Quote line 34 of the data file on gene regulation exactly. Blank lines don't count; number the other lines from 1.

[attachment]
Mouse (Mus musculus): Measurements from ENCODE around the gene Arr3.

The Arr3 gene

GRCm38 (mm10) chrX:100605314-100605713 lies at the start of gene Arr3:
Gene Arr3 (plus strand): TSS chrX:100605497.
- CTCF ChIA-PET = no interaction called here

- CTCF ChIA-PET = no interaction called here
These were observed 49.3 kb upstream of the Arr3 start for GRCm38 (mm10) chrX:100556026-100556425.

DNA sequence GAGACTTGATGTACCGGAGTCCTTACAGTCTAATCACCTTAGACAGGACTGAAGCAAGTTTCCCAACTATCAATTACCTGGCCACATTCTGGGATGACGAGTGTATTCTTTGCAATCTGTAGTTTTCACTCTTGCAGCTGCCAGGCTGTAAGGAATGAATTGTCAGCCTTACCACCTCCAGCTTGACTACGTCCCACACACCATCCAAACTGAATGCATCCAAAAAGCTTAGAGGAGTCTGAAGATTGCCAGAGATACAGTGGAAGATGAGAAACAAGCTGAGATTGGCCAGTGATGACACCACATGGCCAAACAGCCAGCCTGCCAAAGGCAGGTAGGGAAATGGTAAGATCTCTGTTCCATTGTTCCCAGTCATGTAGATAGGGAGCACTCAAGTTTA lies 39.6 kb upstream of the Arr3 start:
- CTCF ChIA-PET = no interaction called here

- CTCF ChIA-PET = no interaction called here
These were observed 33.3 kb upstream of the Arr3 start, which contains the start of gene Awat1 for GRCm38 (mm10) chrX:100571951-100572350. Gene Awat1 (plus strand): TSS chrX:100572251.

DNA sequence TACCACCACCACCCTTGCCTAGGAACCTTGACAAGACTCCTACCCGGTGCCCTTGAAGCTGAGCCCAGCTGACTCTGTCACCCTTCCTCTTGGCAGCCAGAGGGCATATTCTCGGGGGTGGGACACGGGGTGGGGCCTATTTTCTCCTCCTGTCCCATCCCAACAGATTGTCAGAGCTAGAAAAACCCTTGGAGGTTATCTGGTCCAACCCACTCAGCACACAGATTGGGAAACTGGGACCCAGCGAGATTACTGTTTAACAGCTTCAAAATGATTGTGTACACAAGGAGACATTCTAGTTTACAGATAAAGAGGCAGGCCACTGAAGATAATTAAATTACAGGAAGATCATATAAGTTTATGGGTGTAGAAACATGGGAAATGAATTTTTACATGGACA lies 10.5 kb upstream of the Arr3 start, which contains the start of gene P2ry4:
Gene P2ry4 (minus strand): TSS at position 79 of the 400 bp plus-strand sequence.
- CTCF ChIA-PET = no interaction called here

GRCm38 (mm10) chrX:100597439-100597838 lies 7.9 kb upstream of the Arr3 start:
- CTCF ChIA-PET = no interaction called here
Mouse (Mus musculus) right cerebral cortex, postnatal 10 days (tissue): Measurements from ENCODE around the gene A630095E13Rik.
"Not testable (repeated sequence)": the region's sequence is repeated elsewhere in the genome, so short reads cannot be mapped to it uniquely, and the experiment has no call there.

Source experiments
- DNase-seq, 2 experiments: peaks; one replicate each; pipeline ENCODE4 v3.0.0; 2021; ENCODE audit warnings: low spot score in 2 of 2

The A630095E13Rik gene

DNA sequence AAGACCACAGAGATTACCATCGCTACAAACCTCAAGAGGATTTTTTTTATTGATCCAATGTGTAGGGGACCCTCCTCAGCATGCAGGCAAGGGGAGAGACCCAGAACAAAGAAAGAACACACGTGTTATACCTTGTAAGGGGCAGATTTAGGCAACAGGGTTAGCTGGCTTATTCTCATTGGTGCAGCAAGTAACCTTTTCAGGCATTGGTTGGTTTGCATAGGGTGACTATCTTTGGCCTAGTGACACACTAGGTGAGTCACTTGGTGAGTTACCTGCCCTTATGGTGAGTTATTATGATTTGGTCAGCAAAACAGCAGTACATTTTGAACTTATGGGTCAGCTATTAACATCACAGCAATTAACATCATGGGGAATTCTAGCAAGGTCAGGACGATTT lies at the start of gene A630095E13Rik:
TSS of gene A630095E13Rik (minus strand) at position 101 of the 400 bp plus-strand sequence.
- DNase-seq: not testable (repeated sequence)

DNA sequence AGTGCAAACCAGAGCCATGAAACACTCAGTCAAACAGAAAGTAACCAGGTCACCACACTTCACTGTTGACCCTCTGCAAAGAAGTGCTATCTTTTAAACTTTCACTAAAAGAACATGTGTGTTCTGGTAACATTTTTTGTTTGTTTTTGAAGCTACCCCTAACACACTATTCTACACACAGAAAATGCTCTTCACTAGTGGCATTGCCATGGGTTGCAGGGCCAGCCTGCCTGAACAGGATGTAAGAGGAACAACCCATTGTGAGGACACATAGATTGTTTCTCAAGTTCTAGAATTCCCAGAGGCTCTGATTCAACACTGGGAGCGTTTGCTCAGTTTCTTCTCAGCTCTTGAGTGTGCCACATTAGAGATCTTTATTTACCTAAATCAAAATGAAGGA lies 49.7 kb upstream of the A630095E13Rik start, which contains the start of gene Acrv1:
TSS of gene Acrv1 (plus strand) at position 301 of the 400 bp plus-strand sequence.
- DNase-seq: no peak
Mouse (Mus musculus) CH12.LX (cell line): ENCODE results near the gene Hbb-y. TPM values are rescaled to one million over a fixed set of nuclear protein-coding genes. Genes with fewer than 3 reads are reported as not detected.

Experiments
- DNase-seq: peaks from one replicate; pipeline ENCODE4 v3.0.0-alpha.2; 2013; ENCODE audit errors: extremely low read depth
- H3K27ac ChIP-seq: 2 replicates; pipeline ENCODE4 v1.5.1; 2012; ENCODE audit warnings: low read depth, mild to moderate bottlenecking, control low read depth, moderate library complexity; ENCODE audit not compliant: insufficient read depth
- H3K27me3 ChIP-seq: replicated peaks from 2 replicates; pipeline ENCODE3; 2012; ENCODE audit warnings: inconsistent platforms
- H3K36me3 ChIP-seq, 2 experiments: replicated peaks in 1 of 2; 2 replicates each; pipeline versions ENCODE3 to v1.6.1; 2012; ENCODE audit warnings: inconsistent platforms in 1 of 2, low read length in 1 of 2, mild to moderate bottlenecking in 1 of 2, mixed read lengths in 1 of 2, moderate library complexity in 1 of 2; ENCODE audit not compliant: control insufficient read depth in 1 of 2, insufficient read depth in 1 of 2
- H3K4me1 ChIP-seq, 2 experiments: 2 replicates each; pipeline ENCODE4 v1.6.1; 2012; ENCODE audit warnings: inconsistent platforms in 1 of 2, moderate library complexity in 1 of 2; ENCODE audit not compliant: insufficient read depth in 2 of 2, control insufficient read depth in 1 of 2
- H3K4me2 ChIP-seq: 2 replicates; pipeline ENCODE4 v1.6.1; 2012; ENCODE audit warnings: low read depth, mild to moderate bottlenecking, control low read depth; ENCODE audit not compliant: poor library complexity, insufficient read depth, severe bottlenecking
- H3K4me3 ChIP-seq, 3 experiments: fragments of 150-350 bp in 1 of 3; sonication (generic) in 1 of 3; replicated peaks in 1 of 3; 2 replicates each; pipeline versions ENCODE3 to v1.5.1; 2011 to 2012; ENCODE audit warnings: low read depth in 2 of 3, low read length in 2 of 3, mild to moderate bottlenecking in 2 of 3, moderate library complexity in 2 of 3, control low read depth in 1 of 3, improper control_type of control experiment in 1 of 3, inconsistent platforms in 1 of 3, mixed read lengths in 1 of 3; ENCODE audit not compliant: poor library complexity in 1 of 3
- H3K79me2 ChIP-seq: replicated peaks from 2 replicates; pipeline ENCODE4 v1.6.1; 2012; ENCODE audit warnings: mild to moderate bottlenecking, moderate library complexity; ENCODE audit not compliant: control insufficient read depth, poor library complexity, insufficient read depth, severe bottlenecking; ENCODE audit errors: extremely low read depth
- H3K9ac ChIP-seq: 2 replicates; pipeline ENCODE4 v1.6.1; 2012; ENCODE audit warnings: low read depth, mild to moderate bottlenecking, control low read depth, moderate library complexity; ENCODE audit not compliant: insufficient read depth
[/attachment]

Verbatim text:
- H3K4me1 ChIP-seq, 2 experiments: 2 replicates each; pipeline ENCODE4 v1.6.1; 2012; ENCODE audit warnings: inconsistent platforms in 1 of 2, moderate library complexity in 1 of 2; ENCODE audit not compliant: insufficient read depth in 2 of 2, control insufficient read depth in 1 of 2